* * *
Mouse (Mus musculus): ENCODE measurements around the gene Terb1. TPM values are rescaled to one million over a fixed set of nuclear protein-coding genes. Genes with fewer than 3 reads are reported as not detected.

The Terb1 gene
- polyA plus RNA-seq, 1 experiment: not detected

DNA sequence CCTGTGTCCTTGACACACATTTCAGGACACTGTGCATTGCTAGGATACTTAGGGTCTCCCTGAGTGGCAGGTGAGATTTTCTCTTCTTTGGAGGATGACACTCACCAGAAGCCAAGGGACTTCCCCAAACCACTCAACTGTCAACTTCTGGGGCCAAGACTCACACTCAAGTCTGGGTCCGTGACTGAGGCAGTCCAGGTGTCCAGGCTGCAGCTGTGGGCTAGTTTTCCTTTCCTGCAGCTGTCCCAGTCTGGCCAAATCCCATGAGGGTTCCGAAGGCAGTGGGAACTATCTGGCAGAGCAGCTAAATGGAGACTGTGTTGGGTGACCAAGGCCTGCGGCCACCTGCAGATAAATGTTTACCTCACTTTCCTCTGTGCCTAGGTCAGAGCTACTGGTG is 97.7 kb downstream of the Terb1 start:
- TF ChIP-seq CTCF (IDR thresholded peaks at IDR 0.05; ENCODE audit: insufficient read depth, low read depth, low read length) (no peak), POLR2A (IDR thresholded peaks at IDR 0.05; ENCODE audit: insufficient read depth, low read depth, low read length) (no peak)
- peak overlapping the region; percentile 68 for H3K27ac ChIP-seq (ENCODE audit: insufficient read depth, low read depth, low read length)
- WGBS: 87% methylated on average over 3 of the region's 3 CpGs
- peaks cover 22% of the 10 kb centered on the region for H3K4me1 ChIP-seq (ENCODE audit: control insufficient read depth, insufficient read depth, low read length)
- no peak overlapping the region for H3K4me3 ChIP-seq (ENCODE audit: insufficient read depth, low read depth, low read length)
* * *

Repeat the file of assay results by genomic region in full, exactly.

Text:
Mouse (Mus musculus): ENCODE measurements around the gene Terb1. TPM values are rescaled to one million over a fixed set of nuclear protein-coding genes. Genes with fewer than 3 reads are reported as not detected.

The Terb1 gene
- polyA plus RNA-seq, 1 experiment: not detected

DNA sequence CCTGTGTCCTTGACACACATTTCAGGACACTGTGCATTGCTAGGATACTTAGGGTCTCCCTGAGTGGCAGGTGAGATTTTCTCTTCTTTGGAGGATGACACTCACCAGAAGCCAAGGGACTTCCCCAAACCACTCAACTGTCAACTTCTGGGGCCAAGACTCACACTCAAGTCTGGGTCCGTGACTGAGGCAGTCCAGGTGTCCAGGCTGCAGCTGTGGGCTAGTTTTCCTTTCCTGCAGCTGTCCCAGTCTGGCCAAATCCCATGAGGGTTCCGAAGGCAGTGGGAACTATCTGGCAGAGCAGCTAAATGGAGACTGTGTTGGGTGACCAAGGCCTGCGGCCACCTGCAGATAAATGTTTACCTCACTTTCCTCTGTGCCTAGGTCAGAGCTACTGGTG is 97.7 kb downstream of the Terb1 start:
- TF ChIP-seq CTCF (IDR thresholded peaks at IDR 0.05; ENCODE audit: insufficient read depth, low read depth, low read length) (no peak), POLR2A (IDR thresholded peaks at IDR 0.05; ENCODE audit: insufficient read depth, low read depth, low read length) (no peak)
- peak overlapping the region; percentile 68 for H3K27ac ChIP-seq (ENCODE audit: insufficient read depth, low read depth, low read length)
- WGBS: 87% methylated on average over 3 of the region's 3 CpGs
- peaks cover 22% of the 10 kb centered on the region for H3K4me1 ChIP-seq (ENCODE audit: control insufficient read depth, insufficient read depth, low read length)
- no peak overlapping the region for H3K4me3 ChIP-seq (ENCODE audit: insufficient read depth, low read depth, low read length)